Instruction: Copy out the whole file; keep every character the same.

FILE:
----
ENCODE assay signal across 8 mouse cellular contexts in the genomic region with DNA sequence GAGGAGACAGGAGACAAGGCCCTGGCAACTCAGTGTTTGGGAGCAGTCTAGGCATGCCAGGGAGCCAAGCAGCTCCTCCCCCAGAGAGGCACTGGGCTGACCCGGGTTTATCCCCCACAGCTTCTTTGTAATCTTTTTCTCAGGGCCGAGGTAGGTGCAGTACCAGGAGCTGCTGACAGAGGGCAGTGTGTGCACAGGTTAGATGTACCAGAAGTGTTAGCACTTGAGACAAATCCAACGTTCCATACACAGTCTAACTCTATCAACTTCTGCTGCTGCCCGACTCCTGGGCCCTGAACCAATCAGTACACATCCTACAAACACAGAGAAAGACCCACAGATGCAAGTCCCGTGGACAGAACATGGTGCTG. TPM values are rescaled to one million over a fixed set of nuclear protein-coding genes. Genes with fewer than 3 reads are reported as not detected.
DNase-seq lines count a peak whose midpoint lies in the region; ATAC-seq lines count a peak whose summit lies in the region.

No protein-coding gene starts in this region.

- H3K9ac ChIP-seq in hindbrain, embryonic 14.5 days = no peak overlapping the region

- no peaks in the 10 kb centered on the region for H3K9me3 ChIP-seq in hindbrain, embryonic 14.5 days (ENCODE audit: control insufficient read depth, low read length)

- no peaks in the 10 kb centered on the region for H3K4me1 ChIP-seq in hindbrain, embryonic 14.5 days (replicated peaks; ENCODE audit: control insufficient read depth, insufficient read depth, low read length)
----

ENCODE assay signal across 8 mouse cellular contexts in the genomic region with DNA sequence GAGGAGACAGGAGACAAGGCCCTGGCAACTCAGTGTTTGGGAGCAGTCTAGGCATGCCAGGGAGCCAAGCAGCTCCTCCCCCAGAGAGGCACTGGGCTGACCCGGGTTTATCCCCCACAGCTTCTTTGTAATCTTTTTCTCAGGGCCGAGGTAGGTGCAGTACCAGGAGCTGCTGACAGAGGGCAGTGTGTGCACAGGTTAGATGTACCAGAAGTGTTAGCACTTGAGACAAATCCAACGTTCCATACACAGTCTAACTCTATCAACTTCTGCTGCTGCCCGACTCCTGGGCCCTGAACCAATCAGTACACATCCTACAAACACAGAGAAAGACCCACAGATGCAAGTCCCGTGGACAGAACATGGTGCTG. TPM values are rescaled to one million over a fixed set of nuclear protein-coding genes. Genes with fewer than 3 reads are reported as not detected.
DNase-seq lines count a peak whose midpoint lies in the region; ATAC-seq lines count a peak whose summit lies in the region.

No protein-coding gene starts in this region.

- H3K9ac ChIP-seq in hindbrain, embryonic 14.5 days = no peak overlapping the region

- no peaks in the 10 kb centered on the region for H3K9me3 ChIP-seq in hindbrain, embryonic 14.5 days (ENCODE audit: control insufficient read depth, low read length)

- no peaks in the 10 kb centered on the region for H3K4me1 ChIP-seq in hindbrain, embryonic 14.5 days (replicated peaks; ENCODE audit: control insufficient read depth, insufficient read depth, low read length)